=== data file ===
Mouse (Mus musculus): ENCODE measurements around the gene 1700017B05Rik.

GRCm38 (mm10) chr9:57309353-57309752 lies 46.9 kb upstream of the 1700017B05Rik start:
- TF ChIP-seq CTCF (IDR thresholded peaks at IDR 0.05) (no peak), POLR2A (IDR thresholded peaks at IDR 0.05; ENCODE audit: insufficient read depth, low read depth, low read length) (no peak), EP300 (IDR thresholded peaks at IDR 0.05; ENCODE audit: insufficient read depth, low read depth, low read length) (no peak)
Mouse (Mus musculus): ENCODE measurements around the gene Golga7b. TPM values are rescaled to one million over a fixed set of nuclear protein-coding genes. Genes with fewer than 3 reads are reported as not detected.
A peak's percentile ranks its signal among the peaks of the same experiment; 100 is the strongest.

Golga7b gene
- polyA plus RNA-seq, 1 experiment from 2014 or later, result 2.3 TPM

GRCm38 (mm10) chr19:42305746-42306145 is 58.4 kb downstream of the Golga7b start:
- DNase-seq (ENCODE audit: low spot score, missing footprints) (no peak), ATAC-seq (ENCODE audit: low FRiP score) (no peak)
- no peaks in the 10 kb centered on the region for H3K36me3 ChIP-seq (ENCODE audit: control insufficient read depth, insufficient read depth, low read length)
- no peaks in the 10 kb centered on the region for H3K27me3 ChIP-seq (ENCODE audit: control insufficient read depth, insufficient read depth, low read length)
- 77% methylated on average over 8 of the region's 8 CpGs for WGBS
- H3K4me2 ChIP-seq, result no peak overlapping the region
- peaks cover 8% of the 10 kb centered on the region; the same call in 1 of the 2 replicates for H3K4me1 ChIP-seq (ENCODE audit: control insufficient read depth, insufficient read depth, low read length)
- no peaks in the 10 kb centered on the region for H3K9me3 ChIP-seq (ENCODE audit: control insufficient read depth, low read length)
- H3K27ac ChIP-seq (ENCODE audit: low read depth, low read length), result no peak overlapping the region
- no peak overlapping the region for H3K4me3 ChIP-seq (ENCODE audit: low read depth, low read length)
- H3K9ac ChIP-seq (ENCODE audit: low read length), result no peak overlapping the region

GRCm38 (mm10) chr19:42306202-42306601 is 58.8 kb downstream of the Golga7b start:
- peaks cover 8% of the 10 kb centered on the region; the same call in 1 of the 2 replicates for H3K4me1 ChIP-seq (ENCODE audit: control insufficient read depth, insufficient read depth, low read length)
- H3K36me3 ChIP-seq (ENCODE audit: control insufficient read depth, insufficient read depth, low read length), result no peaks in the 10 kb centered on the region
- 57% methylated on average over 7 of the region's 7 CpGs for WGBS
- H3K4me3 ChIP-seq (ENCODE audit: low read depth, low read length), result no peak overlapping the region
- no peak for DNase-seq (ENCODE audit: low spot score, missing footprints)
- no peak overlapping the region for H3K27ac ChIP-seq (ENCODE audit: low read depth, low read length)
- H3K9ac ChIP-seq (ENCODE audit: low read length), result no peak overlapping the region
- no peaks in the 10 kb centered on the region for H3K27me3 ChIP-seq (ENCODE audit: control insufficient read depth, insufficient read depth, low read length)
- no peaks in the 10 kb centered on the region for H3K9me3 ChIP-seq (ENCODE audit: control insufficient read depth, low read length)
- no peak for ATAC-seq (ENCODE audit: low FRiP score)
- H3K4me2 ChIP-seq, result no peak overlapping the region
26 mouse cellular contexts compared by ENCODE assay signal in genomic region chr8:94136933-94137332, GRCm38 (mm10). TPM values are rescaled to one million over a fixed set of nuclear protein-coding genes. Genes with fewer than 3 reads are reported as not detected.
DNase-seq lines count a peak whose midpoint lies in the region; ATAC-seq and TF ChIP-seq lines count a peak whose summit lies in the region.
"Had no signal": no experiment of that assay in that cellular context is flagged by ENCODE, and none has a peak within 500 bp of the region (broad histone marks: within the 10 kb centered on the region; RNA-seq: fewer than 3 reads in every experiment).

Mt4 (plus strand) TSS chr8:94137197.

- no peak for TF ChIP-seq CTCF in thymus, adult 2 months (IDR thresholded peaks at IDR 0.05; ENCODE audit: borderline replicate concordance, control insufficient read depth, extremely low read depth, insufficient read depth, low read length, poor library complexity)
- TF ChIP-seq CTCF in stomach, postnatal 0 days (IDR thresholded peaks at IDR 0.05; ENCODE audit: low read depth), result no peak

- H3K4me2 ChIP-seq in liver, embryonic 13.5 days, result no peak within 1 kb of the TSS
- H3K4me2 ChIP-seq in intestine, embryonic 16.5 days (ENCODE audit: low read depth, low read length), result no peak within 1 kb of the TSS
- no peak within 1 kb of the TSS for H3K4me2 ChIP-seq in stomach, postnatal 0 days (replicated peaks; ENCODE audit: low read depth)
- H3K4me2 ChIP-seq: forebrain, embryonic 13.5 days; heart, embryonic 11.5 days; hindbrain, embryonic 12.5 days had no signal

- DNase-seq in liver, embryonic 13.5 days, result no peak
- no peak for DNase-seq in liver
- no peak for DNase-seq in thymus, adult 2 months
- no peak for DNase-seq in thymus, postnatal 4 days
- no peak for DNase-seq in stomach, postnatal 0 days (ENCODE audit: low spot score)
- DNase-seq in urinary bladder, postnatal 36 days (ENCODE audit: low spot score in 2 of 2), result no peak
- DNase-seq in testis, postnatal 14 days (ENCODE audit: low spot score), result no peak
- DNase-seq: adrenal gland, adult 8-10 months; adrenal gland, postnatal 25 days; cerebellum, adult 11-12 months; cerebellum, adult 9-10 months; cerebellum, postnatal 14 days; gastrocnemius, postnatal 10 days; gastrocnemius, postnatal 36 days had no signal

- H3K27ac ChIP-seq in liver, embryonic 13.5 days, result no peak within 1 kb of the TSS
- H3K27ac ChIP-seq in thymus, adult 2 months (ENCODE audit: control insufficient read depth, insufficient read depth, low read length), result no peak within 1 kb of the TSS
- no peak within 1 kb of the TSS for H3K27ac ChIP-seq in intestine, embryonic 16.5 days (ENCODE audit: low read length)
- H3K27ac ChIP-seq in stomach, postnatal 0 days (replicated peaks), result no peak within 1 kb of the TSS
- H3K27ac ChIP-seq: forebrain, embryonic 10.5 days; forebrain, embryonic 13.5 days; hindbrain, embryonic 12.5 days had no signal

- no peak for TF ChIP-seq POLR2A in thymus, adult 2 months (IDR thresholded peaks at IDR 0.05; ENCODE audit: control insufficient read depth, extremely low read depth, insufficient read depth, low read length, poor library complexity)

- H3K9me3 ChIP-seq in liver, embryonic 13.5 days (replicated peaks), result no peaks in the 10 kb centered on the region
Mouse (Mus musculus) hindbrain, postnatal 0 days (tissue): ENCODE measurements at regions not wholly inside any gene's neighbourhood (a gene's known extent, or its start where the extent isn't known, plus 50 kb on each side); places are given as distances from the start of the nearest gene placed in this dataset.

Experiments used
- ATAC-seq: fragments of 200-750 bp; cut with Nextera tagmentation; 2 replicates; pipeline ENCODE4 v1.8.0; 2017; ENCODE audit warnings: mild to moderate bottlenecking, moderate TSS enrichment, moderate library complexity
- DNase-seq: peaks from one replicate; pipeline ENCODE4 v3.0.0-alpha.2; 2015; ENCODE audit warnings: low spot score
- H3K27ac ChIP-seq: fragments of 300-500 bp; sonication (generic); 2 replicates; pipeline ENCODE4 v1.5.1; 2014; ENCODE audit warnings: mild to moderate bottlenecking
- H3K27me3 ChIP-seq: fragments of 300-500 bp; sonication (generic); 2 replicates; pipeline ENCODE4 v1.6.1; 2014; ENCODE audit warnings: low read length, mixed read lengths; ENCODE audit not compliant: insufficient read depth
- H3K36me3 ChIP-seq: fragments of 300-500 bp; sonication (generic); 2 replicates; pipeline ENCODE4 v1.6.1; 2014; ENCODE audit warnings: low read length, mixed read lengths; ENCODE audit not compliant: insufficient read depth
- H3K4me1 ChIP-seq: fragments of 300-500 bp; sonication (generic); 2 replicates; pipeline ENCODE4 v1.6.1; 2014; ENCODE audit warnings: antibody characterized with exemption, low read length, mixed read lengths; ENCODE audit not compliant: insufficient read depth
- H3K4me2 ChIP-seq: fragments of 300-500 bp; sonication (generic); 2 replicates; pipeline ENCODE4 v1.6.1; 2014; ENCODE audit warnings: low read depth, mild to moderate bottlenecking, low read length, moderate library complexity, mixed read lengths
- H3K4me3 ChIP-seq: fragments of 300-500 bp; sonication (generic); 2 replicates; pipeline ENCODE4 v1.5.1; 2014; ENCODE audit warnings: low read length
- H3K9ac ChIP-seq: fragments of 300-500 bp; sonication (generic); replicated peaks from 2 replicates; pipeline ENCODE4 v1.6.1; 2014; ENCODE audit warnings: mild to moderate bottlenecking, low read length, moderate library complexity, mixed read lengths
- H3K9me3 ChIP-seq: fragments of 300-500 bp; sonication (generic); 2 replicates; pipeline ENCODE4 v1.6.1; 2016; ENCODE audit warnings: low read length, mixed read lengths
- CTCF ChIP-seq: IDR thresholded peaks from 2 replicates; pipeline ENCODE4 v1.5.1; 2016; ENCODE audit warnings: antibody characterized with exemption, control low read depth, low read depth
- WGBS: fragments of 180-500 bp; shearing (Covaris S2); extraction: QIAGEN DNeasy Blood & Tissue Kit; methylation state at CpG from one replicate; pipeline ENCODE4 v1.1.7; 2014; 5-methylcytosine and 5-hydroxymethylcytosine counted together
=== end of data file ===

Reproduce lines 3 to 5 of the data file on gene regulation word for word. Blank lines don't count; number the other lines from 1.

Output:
- TF ChIP-seq CTCF (IDR thresholded peaks at IDR 0.05) (no peak), POLR2A (IDR thresholded peaks at IDR 0.05; ENCODE audit: insufficient read depth, low read depth, low read length) (no peak), EP300 (IDR thresholded peaks at IDR 0.05; ENCODE audit: insufficient read depth, low read depth, low read length) (no peak)
Mouse (Mus musculus): ENCODE measurements around the gene Golga7b. TPM values are rescaled to one million over a fixed set of nuclear protein-coding genes. Genes with fewer than 3 reads are reported as not detected.
A peak's percentile ranks its signal among the peaks of the same experiment; 100 is the strongest.